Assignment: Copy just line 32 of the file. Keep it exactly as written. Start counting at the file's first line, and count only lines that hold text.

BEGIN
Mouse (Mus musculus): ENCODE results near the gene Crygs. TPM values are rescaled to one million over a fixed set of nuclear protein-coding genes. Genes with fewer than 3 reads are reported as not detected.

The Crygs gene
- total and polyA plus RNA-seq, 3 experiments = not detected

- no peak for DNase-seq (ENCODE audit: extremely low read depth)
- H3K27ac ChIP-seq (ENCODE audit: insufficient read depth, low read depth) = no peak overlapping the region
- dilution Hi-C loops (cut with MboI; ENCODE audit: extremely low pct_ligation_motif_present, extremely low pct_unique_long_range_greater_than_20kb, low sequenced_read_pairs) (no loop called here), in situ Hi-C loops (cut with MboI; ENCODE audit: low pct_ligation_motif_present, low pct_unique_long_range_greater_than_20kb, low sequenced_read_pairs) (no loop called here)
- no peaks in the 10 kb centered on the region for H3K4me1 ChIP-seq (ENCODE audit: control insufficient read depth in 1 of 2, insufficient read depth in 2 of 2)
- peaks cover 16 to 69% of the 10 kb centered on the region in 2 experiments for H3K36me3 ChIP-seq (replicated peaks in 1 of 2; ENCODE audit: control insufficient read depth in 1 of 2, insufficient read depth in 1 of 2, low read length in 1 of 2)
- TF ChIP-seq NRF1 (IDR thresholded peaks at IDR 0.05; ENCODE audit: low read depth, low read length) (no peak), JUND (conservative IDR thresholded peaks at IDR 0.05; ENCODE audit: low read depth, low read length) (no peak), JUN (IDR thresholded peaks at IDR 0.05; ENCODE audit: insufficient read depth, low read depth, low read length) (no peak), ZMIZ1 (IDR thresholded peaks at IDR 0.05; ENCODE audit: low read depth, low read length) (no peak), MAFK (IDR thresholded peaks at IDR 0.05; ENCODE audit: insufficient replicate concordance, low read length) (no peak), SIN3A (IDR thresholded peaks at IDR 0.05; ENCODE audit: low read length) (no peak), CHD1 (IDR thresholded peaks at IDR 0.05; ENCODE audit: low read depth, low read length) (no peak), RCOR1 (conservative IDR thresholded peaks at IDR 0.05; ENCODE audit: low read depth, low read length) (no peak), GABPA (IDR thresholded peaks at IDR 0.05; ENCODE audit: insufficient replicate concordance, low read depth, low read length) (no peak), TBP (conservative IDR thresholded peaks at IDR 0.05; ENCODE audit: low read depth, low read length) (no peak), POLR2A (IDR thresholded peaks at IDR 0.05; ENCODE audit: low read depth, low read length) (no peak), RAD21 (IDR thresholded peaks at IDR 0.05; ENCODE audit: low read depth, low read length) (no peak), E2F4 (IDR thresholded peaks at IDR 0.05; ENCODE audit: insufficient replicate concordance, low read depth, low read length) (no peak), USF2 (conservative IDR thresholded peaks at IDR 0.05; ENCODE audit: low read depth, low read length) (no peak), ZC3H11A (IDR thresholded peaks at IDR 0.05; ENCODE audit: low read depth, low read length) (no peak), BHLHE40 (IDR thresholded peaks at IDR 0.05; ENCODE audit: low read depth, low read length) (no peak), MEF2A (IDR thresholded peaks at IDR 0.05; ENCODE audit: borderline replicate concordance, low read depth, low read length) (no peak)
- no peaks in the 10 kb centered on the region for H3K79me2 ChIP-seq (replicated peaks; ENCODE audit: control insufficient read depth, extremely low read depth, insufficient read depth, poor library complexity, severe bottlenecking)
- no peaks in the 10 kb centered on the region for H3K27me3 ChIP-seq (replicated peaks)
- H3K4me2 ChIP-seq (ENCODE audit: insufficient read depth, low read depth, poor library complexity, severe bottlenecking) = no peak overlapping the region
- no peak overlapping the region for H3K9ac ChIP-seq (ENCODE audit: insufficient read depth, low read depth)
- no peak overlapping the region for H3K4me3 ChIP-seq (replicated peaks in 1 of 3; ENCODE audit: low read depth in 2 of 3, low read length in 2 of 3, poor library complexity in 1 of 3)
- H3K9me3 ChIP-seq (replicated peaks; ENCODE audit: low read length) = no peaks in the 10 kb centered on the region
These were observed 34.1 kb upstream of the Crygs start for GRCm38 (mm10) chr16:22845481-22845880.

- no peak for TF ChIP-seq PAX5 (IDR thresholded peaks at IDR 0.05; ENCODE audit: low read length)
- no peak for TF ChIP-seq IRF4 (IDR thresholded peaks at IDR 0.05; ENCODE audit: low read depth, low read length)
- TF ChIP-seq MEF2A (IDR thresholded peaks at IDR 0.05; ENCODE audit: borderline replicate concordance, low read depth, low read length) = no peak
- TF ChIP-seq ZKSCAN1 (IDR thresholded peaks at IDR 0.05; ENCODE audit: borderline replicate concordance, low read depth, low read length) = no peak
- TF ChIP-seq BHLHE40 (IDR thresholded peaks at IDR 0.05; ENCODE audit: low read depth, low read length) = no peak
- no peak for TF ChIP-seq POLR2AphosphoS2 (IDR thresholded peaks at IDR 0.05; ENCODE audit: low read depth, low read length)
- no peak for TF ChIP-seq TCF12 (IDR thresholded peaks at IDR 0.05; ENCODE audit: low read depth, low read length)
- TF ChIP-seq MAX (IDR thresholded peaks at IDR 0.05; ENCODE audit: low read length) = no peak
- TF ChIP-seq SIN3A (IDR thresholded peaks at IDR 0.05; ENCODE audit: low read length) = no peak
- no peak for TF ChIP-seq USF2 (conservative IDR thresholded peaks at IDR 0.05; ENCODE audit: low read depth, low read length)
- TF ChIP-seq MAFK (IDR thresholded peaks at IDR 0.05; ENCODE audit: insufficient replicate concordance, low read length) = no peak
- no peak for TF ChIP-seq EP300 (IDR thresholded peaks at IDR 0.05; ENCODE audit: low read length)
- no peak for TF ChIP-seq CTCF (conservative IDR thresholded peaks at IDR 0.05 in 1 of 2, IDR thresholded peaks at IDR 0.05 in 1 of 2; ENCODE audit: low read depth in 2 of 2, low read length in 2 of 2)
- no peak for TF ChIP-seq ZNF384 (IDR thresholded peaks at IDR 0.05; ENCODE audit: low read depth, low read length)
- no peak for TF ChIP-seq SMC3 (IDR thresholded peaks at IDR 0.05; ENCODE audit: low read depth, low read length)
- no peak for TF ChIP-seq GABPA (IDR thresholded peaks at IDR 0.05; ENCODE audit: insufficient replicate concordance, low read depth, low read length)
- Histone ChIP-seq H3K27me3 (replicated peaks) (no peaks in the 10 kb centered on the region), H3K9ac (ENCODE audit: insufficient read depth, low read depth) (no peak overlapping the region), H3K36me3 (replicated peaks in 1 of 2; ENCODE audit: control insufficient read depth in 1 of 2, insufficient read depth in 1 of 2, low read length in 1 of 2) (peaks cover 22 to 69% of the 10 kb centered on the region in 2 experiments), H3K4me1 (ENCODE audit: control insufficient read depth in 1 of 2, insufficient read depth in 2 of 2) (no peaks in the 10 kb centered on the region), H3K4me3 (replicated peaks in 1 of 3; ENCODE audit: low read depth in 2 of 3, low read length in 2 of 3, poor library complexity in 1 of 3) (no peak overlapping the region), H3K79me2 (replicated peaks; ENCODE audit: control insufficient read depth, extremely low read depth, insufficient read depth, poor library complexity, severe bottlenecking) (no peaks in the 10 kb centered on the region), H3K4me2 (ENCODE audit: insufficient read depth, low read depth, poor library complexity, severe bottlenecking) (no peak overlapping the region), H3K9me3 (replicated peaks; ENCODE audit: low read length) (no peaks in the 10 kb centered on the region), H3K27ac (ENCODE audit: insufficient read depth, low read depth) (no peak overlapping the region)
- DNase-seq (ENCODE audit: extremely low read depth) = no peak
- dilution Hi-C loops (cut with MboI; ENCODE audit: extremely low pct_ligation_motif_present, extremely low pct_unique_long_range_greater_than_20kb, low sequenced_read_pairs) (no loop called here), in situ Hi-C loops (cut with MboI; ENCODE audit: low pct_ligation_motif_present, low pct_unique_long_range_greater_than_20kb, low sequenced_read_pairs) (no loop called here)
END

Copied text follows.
- no peak for TF ChIP-seq GABPA (IDR thresholded peaks at IDR 0.05; ENCODE audit: insufficient replicate concordance, low read depth, low read length)